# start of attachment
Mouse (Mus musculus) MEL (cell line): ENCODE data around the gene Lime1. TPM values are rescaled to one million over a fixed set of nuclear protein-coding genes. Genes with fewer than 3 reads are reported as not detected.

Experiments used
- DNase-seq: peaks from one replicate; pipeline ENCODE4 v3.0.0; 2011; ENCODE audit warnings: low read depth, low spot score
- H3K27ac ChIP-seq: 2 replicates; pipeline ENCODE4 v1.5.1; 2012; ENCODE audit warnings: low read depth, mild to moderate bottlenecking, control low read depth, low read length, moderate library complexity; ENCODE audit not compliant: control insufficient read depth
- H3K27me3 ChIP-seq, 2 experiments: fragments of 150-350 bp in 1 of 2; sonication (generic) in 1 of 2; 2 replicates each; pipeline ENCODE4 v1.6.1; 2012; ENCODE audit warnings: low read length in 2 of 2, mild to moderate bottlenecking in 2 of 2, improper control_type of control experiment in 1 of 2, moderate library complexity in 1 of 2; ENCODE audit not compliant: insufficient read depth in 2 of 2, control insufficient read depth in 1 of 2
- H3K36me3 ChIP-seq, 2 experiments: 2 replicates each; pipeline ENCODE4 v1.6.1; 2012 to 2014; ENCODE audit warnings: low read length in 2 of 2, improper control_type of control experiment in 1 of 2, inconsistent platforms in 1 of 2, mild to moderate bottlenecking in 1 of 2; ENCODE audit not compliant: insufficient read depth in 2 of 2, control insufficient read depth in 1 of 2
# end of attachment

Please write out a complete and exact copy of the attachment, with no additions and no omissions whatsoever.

Mouse (Mus musculus) MEL (cell line): ENCODE data around the gene Lime1. TPM values are rescaled to one million over a fixed set of nuclear protein-coding genes. Genes with fewer than 3 reads are reported as not detected.

Experiments used
- DNase-seq: peaks from one replicate; pipeline ENCODE4 v3.0.0; 2011; ENCODE audit warnings: low read depth, low spot score
- H3K27ac ChIP-seq: 2 replicates; pipeline ENCODE4 v1.5.1; 2012; ENCODE audit warnings: low read depth, mild to moderate bottlenecking, control low read depth, low read length, moderate library complexity; ENCODE audit not compliant: control insufficient read depth
- H3K27me3 ChIP-seq, 2 experiments: fragments of 150-350 bp in 1 of 2; sonication (generic) in 1 of 2; 2 replicates each; pipeline ENCODE4 v1.6.1; 2012; ENCODE audit warnings: low read length in 2 of 2, mild to moderate bottlenecking in 2 of 2, improper control_type of control experiment in 1 of 2, moderate library complexity in 1 of 2; ENCODE audit not compliant: insufficient read depth in 2 of 2, control insufficient read depth in 1 of 2
- H3K36me3 ChIP-seq, 2 experiments: 2 replicates each; pipeline ENCODE4 v1.6.1; 2012 to 2014; ENCODE audit warnings: low read length in 2 of 2, improper control_type of control experiment in 1 of 2, inconsistent platforms in 1 of 2, mild to moderate bottlenecking in 1 of 2; ENCODE audit not compliant: insufficient read depth in 2 of 2, control insufficient read depth in 1 of 2